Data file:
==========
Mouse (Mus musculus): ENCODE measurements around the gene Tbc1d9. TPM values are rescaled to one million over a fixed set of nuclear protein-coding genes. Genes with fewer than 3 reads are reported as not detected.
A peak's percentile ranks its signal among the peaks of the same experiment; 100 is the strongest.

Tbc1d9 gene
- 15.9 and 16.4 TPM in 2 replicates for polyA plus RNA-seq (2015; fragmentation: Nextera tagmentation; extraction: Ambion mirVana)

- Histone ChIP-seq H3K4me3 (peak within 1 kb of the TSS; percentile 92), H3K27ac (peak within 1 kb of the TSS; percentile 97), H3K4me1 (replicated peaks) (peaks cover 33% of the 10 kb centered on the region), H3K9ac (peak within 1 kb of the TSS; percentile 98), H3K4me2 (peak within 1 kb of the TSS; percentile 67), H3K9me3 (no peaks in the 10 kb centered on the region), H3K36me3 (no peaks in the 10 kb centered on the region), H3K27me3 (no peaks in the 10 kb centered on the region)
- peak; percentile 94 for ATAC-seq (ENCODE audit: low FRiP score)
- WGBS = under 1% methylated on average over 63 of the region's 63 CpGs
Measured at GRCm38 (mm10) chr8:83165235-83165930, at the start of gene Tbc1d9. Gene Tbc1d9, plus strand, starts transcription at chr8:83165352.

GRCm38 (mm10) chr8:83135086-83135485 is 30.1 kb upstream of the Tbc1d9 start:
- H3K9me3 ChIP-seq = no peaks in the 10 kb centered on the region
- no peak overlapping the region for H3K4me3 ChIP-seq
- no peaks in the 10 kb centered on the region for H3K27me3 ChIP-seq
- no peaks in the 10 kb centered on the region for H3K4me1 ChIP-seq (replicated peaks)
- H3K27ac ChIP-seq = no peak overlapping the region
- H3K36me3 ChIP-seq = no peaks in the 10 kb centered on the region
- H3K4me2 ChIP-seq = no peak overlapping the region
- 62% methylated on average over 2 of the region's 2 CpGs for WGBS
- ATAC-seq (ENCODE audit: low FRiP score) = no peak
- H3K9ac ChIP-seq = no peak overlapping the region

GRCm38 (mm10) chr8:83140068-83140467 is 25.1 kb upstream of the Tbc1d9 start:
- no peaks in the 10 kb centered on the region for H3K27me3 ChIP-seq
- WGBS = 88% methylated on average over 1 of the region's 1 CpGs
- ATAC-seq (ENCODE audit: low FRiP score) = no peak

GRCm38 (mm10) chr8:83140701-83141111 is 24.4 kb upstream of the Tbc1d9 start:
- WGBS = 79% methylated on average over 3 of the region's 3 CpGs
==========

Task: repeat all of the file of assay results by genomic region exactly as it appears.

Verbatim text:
Mouse (Mus musculus): ENCODE measurements around the gene Tbc1d9. TPM values are rescaled to one million over a fixed set of nuclear protein-coding genes. Genes with fewer than 3 reads are reported as not detected.
A peak's percentile ranks its signal among the peaks of the same experiment; 100 is the strongest.

Tbc1d9 gene
- 15.9 and 16.4 TPM in 2 replicates for polyA plus RNA-seq (2015; fragmentation: Nextera tagmentation; extraction: Ambion mirVana)

- Histone ChIP-seq H3K4me3 (peak within 1 kb of the TSS; percentile 92), H3K27ac (peak within 1 kb of the TSS; percentile 97), H3K4me1 (replicated peaks) (peaks cover 33% of the 10 kb centered on the region), H3K9ac (peak within 1 kb of the TSS; percentile 98), H3K4me2 (peak within 1 kb of the TSS; percentile 67), H3K9me3 (no peaks in the 10 kb centered on the region), H3K36me3 (no peaks in the 10 kb centered on the region), H3K27me3 (no peaks in the 10 kb centered on the region)
- peak; percentile 94 for ATAC-seq (ENCODE audit: low FRiP score)
- WGBS = under 1% methylated on average over 63 of the region's 63 CpGs
Measured at GRCm38 (mm10) chr8:83165235-83165930, at the start of gene Tbc1d9. Gene Tbc1d9, plus strand, starts transcription at chr8:83165352.

GRCm38 (mm10) chr8:83135086-83135485 is 30.1 kb upstream of the Tbc1d9 start:
- H3K9me3 ChIP-seq = no peaks in the 10 kb centered on the region
- no peak overlapping the region for H3K4me3 ChIP-seq
- no peaks in the 10 kb centered on the region for H3K27me3 ChIP-seq
- no peaks in the 10 kb centered on the region for H3K4me1 ChIP-seq (replicated peaks)
- H3K27ac ChIP-seq = no peak overlapping the region
- H3K36me3 ChIP-seq = no peaks in the 10 kb centered on the region
- H3K4me2 ChIP-seq = no peak overlapping the region
- 62% methylated on average over 2 of the region's 2 CpGs for WGBS
- ATAC-seq (ENCODE audit: low FRiP score) = no peak
- H3K9ac ChIP-seq = no peak overlapping the region

GRCm38 (mm10) chr8:83140068-83140467 is 25.1 kb upstream of the Tbc1d9 start:
- no peaks in the 10 kb centered on the region for H3K27me3 ChIP-seq
- WGBS = 88% methylated on average over 1 of the region's 1 CpGs
- ATAC-seq (ENCODE audit: low FRiP score) = no peak

GRCm38 (mm10) chr8:83140701-83141111 is 24.4 kb upstream of the Tbc1d9 start:
- WGBS = 79% methylated on average over 3 of the region's 3 CpGs